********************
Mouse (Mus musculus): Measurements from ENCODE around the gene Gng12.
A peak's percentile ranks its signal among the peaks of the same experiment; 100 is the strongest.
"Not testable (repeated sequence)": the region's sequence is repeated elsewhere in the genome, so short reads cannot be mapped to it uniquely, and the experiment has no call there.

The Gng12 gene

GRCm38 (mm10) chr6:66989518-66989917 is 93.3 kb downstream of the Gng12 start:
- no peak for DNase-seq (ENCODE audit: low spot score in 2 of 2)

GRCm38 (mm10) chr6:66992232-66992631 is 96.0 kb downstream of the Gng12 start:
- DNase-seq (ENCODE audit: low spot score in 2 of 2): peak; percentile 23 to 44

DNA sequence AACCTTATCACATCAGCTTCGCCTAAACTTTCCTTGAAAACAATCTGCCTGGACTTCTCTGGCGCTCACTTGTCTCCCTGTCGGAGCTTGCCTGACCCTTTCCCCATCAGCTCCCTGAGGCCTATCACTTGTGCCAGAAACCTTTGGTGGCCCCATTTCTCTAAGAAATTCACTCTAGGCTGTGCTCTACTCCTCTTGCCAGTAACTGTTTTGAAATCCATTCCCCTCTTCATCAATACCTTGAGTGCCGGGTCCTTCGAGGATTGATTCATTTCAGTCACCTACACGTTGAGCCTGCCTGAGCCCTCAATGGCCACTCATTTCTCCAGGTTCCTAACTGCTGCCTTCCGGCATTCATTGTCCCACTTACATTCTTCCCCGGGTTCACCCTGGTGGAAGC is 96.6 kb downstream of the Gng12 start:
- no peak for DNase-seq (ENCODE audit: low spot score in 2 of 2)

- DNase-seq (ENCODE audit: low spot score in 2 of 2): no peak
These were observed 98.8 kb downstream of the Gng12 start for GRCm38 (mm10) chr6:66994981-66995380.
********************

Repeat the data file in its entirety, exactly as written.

Mouse (Mus musculus): Measurements from ENCODE around the gene Gng12.
A peak's percentile ranks its signal among the peaks of the same experiment; 100 is the strongest.
"Not testable (repeated sequence)": the region's sequence is repeated elsewhere in the genome, so short reads cannot be mapped to it uniquely, and the experiment has no call there.

The Gng12 gene

GRCm38 (mm10) chr6:66989518-66989917 is 93.3 kb downstream of the Gng12 start:
- no peak for DNase-seq (ENCODE audit: low spot score in 2 of 2)

GRCm38 (mm10) chr6:66992232-66992631 is 96.0 kb downstream of the Gng12 start:
- DNase-seq (ENCODE audit: low spot score in 2 of 2): peak; percentile 23 to 44

DNA sequence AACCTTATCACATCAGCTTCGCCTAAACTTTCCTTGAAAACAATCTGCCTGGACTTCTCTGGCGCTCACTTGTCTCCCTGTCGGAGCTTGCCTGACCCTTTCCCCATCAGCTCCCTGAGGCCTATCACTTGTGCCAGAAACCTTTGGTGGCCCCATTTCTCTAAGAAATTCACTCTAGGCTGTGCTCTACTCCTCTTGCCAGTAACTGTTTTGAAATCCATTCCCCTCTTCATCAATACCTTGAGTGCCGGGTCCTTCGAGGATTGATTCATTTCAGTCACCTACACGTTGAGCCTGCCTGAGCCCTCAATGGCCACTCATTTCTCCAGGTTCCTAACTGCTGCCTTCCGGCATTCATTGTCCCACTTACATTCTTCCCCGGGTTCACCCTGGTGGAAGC is 96.6 kb downstream of the Gng12 start:
- no peak for DNase-seq (ENCODE audit: low spot score in 2 of 2)

- DNase-seq (ENCODE audit: low spot score in 2 of 2): no peak
These were observed 98.8 kb downstream of the Gng12 start for GRCm38 (mm10) chr6:66994981-66995380.